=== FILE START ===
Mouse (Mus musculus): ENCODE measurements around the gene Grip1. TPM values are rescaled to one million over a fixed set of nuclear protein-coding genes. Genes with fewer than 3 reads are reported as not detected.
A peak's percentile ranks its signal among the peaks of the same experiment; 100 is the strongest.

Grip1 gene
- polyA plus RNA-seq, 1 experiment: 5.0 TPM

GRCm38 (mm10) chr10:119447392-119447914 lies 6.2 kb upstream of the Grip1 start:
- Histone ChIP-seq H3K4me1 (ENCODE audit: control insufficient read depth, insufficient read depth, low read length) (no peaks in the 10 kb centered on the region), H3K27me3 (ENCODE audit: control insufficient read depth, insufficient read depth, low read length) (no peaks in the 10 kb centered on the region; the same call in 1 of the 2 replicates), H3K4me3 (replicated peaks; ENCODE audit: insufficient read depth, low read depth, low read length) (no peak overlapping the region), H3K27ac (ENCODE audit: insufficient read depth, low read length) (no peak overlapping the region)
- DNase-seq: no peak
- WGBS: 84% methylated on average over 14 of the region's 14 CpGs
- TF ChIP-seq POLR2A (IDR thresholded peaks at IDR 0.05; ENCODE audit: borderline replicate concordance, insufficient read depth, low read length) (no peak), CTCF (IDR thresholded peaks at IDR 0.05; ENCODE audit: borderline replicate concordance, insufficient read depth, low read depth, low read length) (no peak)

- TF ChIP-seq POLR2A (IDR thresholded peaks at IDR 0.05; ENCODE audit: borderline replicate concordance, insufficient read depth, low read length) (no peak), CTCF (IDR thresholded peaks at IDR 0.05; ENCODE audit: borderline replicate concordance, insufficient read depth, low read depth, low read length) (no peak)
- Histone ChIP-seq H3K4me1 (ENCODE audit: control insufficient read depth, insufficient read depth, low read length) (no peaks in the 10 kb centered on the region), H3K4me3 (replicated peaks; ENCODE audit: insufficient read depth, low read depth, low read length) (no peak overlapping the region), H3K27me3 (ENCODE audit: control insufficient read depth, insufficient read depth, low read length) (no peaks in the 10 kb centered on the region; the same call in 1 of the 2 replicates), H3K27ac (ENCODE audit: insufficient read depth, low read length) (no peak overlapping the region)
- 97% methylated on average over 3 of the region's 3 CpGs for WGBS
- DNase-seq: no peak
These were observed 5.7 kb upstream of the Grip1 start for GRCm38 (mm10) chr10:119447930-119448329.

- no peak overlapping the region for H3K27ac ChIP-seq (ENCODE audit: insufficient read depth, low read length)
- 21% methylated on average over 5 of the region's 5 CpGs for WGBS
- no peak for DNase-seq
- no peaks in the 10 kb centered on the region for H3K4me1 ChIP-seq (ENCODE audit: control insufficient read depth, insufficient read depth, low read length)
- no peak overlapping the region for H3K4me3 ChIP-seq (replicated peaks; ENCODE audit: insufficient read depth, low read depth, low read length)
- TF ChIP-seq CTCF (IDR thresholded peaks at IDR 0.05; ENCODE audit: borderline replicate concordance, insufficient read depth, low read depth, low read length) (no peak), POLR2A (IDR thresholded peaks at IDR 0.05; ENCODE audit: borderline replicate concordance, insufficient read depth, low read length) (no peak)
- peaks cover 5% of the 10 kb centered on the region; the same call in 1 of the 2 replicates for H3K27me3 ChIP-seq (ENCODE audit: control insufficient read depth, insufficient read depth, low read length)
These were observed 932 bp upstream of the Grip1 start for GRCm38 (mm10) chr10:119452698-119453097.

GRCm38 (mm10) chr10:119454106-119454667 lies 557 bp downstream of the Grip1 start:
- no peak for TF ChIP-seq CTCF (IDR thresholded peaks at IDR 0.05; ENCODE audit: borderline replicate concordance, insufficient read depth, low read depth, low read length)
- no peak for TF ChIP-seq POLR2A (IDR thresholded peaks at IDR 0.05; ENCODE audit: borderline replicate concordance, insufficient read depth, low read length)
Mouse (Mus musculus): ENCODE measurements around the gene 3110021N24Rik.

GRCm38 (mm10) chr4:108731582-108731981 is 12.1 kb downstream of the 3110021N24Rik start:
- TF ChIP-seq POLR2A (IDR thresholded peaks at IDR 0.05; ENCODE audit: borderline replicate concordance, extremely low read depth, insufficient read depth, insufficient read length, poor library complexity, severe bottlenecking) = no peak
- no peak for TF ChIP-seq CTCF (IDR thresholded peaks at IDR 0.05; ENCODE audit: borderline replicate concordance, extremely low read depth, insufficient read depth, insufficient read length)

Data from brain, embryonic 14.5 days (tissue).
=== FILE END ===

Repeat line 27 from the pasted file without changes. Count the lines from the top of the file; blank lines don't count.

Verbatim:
GRCm38 (mm10) chr4:108731582-108731981 is 12.1 kb downstream of the 3110021N24Rik start: